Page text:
The unofficial theme of the 2016 Detroit auto show, which is open to the public through January 24, is the return of old-school big luxury sedans, such as the Lincoln Continental. Yet, Audi’s world debut of its h-tron quattro concept reveals how the auto industry is also preparing for a hydrogen-powered future.
“It’s more than experimentation. It’s a concept, but you can drive it,” said Siegfried Pint, Audi’s head of development for electrified powertrain, from the sidelines of the Detroit show. “The h-tron represents our fifth generation of fuel cells already. We want be there [with hydrogen cars] if the obstacles are overcome.” Competing automakers have differing opinions about how soon fuel cell cars should arrive on US roads. Toyota, for example, is already selling its Mirai fuel-cell car, which was on display in Detroit. Lexus, the company’s luxury division—which presented its impressive Lexus LF-LC hydrogen sedan concept in Detroit—is expected to offer an upscale fuel-cell sedan in about 2020.
Regardless of relative assessments of the timeline, most car companies are making big investments in fuel cell development and exploring how various vehicle platforms can accommodate a hydrogen-based powertrain. The Audi h-tron is built on the same flexible MLB evo platform—often described as toolkit—as its 300-mile all-electric e-tron crossover (expected in 2018).
“When we started, we already had in mind that we won’t just do an EV. We also wanted to do an h-tron,” Pint said. The swapping out of the e-tron’s massive 95 kilowatt-hour battery pack with a fuel cell and three hydrogen tanks resulted in weight savings of about 400 pounds. “We lose a little bit of space in the h-tron, but save weight.” He said that except for the faint sound of the fuel-cell system’s compressors, at the core, both cars are electric. The hydrogen fuel cell stack in the h-tron makes 110 kilowatts of power, which is augmented by another 100 kW of power from a 1.8-kilowatt-hour lithium ion battery pack.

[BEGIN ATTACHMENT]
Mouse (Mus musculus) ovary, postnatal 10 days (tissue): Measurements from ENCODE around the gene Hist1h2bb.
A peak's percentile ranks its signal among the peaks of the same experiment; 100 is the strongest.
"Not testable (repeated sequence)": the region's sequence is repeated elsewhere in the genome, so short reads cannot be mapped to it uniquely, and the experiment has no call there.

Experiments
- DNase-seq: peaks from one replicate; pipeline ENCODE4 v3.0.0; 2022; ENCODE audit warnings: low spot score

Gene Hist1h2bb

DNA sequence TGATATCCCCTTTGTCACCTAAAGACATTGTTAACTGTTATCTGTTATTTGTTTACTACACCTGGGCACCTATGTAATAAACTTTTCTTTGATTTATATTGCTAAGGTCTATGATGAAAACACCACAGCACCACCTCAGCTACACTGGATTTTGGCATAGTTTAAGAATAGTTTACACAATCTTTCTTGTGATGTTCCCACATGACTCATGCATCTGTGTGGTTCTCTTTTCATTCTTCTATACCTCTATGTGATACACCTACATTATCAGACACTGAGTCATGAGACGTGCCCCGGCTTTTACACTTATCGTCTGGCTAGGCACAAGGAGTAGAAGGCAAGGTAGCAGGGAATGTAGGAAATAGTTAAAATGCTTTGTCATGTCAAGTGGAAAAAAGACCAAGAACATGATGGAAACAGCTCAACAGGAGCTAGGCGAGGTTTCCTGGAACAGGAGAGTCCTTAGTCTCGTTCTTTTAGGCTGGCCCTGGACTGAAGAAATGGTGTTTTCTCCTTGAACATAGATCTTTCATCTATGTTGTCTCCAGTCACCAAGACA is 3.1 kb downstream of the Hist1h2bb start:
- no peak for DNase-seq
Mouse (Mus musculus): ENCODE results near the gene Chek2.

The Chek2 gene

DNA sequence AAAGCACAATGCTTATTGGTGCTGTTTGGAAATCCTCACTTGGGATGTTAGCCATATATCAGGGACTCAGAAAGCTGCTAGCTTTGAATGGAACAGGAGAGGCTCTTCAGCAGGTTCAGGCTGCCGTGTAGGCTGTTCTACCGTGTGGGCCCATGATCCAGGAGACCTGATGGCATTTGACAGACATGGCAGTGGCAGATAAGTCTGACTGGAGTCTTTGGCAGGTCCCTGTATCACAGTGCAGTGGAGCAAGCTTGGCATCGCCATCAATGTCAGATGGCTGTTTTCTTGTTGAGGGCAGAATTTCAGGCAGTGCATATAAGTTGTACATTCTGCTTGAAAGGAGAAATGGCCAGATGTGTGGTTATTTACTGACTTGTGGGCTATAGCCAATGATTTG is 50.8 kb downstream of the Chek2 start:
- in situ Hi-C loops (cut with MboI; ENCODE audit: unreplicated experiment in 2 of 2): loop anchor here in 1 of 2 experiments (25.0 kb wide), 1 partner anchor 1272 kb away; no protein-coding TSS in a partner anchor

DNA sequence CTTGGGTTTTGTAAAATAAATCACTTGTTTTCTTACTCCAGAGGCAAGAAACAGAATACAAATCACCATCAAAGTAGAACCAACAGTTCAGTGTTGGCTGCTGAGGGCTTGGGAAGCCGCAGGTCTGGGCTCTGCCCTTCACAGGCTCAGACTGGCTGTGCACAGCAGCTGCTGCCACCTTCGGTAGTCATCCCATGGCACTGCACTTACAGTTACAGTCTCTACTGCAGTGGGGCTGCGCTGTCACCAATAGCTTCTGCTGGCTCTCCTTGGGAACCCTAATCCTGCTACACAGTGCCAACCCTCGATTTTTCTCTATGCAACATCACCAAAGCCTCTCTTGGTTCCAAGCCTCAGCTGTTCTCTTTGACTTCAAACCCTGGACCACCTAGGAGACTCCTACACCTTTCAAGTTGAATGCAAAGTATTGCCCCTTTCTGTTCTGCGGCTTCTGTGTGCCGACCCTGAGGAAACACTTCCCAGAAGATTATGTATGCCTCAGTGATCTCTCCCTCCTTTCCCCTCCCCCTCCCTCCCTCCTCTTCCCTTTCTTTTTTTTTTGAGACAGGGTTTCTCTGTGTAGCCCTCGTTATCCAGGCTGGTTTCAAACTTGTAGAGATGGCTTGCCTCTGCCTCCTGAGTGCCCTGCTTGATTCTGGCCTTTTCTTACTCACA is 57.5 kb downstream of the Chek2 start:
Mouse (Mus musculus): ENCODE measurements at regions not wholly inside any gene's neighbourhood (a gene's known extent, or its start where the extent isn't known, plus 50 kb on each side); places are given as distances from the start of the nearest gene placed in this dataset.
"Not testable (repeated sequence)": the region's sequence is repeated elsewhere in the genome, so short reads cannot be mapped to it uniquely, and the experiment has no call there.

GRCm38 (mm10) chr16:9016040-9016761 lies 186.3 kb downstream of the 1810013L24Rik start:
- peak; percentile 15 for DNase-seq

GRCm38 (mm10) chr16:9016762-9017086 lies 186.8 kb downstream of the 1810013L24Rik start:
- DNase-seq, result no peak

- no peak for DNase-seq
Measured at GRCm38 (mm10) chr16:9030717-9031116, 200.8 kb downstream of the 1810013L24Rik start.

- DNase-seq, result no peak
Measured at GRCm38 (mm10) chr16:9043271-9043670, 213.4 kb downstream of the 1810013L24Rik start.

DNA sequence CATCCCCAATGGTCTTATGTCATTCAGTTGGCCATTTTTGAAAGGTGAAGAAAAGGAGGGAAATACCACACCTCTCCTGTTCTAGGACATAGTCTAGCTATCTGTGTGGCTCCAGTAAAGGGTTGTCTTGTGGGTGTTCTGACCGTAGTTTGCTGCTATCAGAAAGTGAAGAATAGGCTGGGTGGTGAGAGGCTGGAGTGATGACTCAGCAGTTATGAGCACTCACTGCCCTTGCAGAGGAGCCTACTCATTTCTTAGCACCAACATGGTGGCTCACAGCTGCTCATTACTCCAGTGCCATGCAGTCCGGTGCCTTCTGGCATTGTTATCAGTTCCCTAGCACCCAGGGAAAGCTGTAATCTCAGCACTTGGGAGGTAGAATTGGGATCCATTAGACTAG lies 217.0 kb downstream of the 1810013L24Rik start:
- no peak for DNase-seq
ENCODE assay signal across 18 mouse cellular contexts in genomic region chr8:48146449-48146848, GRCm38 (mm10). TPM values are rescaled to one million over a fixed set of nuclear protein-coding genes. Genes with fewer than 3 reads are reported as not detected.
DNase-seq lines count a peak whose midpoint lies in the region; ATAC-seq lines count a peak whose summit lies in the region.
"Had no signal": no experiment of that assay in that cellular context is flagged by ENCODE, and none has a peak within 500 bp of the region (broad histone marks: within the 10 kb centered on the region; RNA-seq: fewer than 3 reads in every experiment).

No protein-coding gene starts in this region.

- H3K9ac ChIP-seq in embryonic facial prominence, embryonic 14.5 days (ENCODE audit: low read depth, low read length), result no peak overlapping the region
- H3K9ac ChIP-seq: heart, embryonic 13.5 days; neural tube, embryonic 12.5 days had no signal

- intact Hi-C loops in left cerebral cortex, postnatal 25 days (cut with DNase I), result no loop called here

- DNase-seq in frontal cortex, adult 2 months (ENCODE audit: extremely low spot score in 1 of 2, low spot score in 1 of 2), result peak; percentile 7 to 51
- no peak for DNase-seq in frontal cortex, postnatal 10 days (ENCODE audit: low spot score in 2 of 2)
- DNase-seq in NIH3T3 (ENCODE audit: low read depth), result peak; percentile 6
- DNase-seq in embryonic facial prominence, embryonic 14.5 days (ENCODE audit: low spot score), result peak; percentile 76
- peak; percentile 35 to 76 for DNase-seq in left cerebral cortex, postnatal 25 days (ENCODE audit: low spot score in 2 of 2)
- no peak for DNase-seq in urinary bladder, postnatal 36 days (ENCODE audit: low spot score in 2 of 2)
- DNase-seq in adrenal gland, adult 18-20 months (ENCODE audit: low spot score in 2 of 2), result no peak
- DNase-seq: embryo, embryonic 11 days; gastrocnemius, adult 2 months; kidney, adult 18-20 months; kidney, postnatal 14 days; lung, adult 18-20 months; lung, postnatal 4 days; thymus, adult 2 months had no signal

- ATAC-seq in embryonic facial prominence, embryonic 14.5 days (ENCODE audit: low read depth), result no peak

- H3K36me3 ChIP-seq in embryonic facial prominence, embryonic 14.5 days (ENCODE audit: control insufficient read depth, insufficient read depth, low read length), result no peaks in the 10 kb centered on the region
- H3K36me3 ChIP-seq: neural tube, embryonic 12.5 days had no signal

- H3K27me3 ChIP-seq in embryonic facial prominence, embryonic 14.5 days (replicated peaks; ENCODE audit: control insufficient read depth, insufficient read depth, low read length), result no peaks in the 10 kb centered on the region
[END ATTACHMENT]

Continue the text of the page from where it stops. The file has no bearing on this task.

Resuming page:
The h-tron uses two electric motors: a 90-kilowatt motor to power in front and a 140-kilowatt motor for the rear wheels. The combined output is 230 kilowatts—or about 310 horsepower. Zero to 62 mph acceleration in the five-passenger SUV is less than seven seconds. The ability to continuously vary the torque between the two axles provides a capable, sporty and safe ride, according to Audi.
The h-tron’s three gas tanks store six kilograms of hydrogen—with a fuel efficiency of about 1 kilogram per 100 kilometers. Therefore, the total range is about 600 kilometers or 373 miles. Critically, refueling time to fully replenish those six kilograms is about five minutes.
While Audi is using its e-tron and h-tron models to compare the relative trade-offs of range, refueling times, power, efficiency and handling, the company has apparently settled on its new dedicated body style for these cutting-edge vehicles: an aerodynamic and sleek crossover SUV. “You want to carry five people, have a nice luggage compartment, and be able to do long range trips,” Pint said. “This needs to be a proper single car for a family. It’s straightforward customer demand.”